Songwriting retreat weekend.
Belonging begins at a dinner table.
Friends of L’Abri dinner and discussion.

Besides focusing on writing and self-care more intentionally, one thing I hoped to explore in Nashville was the art of hospitality. Hospitality that extends beyond just an invitation to dinner, but radiates from hearts flung wide open toward others. There are a handful of nonprofits and arts communities exploring some really beautiful expressions of hospitality out here that would be a delight to partner with in the future. But for now, I’m grateful for those who have already demonstrated this to a restless California girl looking for adventure.  

Even on the best days, I still feel the growing pains. There are plenty of days when insecurity and discomfort win. When I think to myself, “Bailey… what have you done?” Things always look a little different up close, and even moving to the city of your dreams has its ugly side. It’s awkward and uncomfortable, and I’m still trying to find my sea legs. But in so many other ways, it already feels like home. Oh! Did I mention that my dear friend Rory decided to join the fun? She moved out here two weeks later, and we’ve already finished the last two seasons of Poldark. It’s a good life, and boy are God’s ways mysterious and always higher than ours.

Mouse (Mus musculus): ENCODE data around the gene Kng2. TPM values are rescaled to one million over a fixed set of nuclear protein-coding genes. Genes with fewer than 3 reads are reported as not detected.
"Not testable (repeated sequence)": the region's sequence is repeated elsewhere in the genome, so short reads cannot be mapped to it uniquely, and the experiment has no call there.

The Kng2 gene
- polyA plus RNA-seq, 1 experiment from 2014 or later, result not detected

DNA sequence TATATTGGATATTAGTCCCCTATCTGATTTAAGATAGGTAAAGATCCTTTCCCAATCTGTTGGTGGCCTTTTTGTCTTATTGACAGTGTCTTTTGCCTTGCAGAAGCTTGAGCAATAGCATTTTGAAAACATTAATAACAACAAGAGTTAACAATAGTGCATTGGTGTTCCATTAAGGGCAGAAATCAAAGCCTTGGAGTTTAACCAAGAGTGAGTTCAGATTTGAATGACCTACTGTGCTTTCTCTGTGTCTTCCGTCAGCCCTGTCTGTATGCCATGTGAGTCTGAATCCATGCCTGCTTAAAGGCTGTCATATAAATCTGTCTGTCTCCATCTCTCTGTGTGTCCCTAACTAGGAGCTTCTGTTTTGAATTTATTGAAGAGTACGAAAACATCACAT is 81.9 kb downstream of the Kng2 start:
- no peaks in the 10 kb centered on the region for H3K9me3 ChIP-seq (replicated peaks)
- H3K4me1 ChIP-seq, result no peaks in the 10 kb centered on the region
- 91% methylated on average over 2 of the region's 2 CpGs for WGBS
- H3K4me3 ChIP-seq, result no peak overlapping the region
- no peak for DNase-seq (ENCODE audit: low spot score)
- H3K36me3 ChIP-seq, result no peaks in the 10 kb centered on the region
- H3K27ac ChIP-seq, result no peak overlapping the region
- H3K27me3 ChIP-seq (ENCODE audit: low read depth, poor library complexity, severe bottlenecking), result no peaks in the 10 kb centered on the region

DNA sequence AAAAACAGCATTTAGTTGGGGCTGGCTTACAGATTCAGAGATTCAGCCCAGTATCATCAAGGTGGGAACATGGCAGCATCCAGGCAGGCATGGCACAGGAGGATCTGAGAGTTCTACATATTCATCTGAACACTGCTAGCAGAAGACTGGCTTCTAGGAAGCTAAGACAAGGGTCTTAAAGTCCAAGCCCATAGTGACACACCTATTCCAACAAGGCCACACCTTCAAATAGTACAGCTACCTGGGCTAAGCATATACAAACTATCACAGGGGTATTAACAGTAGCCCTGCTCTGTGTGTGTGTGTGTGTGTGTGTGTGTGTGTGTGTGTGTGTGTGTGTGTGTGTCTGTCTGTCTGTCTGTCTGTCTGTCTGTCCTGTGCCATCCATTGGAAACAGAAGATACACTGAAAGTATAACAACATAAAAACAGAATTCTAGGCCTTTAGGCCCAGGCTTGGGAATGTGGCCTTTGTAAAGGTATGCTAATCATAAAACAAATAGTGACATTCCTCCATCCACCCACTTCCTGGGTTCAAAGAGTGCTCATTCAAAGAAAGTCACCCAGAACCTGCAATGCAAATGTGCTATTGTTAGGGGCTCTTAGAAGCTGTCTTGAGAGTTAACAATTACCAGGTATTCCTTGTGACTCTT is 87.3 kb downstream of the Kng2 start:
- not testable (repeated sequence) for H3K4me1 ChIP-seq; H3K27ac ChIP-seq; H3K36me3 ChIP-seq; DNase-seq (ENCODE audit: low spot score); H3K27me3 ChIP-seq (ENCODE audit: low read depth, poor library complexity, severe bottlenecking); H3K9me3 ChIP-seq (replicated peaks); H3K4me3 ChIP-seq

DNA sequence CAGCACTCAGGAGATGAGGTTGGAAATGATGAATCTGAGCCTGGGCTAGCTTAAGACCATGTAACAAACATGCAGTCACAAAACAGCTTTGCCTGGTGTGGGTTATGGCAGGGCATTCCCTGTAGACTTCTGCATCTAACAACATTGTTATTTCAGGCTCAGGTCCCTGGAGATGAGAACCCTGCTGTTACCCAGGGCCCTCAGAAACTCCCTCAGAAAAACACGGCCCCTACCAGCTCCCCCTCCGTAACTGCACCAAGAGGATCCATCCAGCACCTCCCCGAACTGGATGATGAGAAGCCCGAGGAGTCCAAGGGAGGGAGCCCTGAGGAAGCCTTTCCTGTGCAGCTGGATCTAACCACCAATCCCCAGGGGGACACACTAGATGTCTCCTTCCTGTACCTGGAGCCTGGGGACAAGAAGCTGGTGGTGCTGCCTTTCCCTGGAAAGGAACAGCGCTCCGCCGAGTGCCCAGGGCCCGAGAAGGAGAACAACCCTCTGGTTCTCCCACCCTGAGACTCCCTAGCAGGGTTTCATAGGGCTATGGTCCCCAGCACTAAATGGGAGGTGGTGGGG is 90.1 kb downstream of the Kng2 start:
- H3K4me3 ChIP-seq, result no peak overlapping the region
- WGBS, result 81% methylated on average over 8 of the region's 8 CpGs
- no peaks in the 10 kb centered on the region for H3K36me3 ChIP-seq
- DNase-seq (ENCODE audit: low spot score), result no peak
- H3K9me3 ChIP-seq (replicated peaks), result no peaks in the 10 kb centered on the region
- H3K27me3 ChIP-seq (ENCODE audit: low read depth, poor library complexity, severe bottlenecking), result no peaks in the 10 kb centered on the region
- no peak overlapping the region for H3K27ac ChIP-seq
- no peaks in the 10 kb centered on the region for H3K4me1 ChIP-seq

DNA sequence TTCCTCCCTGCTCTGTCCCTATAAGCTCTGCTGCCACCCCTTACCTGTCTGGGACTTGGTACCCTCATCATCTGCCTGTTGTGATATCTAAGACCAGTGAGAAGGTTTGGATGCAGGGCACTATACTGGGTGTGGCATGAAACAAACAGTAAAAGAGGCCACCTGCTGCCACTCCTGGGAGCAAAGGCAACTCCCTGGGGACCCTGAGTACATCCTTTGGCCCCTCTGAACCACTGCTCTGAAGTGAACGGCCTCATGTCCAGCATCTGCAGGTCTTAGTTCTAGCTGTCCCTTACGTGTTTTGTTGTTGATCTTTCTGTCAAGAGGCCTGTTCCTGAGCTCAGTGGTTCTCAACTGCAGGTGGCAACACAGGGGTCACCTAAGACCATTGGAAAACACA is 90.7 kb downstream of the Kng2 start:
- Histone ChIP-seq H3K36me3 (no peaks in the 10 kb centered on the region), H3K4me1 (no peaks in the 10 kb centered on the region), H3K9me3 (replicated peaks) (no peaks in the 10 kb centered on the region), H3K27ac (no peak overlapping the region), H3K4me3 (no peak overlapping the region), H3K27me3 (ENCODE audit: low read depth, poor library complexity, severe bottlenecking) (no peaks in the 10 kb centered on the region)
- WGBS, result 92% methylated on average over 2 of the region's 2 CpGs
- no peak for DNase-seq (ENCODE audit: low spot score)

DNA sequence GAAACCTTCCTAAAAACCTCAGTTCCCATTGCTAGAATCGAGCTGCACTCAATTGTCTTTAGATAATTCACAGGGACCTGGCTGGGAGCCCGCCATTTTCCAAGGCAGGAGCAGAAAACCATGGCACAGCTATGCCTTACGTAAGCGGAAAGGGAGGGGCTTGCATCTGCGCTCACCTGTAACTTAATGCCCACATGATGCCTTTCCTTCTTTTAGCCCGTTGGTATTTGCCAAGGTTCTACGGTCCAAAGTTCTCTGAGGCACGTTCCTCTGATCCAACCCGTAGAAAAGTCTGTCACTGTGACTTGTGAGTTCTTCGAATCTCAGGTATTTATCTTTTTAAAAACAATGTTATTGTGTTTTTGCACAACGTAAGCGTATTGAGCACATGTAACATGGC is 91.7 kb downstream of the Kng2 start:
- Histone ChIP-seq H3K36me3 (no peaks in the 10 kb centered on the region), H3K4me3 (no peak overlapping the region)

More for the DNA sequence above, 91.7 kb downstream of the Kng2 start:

Moving to Nashville feels a lot like stepping through the looking glass. Somehow, the places and people I once drew inspiration from are now part of my actual community—hopefully in ways that continue to grow. It’s nothing like I expected and everything I hoped for. That’s the beauty of a dream, I suppose. Even after it comes true, it keeps on surprising you.

North Wind Manor. Photo credit: The Rabbit Room.
Andrew Peterson and company at The Local Show. Photo credit: Jeanine Joyner.
Rory and I exploring the grounds near Belmont University.

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Bailey Gillespie is a writer originally from California who now lives in Music City (Nashville, TN). She loves exploring the intersection of wellness, art, and faith and encouraging others in their journey toward wholeness. Her writing has appeared on Foundling HouseVoice of Courage, and The Rabbit Room. Read more at or follow her on Instagram and Goodreads.